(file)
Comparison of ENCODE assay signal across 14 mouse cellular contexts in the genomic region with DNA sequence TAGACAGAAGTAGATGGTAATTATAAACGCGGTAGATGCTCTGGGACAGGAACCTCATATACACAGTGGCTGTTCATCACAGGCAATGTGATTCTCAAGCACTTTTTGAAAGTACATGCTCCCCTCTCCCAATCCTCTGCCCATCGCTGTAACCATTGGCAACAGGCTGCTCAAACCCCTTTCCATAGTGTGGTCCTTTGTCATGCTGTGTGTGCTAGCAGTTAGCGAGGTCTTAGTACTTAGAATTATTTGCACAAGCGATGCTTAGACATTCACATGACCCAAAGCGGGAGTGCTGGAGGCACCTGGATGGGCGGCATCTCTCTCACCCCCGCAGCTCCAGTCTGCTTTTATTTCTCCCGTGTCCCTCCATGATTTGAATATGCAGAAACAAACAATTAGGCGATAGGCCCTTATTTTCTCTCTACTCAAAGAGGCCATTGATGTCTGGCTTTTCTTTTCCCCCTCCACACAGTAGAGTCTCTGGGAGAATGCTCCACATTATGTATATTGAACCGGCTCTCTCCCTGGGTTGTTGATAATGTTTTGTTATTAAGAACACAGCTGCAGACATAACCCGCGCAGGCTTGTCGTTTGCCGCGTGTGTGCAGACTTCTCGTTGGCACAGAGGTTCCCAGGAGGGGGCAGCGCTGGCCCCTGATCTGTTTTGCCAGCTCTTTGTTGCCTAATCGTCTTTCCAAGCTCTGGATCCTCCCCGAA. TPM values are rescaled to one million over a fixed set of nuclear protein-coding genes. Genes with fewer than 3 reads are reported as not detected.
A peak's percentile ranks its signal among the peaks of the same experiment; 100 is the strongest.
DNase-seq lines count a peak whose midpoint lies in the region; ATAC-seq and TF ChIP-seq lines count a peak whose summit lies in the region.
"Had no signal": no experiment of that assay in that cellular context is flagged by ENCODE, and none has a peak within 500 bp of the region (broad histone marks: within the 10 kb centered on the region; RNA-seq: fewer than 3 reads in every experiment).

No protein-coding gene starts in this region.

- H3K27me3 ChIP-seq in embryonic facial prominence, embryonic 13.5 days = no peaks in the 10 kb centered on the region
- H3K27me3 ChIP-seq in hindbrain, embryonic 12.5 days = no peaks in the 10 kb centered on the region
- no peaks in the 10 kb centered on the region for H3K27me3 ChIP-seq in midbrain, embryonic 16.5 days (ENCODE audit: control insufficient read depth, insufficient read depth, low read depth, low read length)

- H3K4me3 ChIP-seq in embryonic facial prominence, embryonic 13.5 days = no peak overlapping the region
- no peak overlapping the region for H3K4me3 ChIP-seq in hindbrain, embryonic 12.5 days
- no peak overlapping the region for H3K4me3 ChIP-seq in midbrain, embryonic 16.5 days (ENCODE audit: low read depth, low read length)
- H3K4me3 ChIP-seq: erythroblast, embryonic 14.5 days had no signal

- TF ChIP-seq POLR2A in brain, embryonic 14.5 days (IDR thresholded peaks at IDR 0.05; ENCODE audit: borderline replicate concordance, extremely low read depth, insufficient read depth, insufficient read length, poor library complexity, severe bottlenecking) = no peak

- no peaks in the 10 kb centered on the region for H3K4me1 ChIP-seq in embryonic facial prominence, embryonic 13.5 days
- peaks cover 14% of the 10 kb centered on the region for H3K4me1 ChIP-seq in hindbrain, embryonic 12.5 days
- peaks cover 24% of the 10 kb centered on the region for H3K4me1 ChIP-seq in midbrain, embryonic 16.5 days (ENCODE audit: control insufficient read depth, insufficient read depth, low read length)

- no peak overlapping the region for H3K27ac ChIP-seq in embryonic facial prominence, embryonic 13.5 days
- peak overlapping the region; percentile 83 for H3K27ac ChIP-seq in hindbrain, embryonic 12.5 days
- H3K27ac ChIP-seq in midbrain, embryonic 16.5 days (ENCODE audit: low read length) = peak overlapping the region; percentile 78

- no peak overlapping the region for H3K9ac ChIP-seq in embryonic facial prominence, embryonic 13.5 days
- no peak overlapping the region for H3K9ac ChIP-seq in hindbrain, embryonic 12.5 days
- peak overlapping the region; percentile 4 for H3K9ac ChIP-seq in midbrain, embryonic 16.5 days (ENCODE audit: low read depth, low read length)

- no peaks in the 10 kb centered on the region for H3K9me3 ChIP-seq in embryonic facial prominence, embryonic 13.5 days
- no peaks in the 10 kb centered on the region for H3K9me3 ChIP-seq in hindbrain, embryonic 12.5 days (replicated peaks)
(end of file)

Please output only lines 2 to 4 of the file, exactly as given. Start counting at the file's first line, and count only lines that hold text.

A peak's percentile ranks its signal among the peaks of the same experiment; 100 is the strongest.
DNase-seq lines count a peak whose midpoint lies in the region; ATAC-seq and TF ChIP-seq lines count a peak whose summit lies in the region.
"Had no signal": no experiment of that assay in that cellular context is flagged by ENCODE, and none has a peak within 500 bp of the region (broad histone marks: within the 10 kb centered on the region; RNA-seq: fewer than 3 reads in every experiment).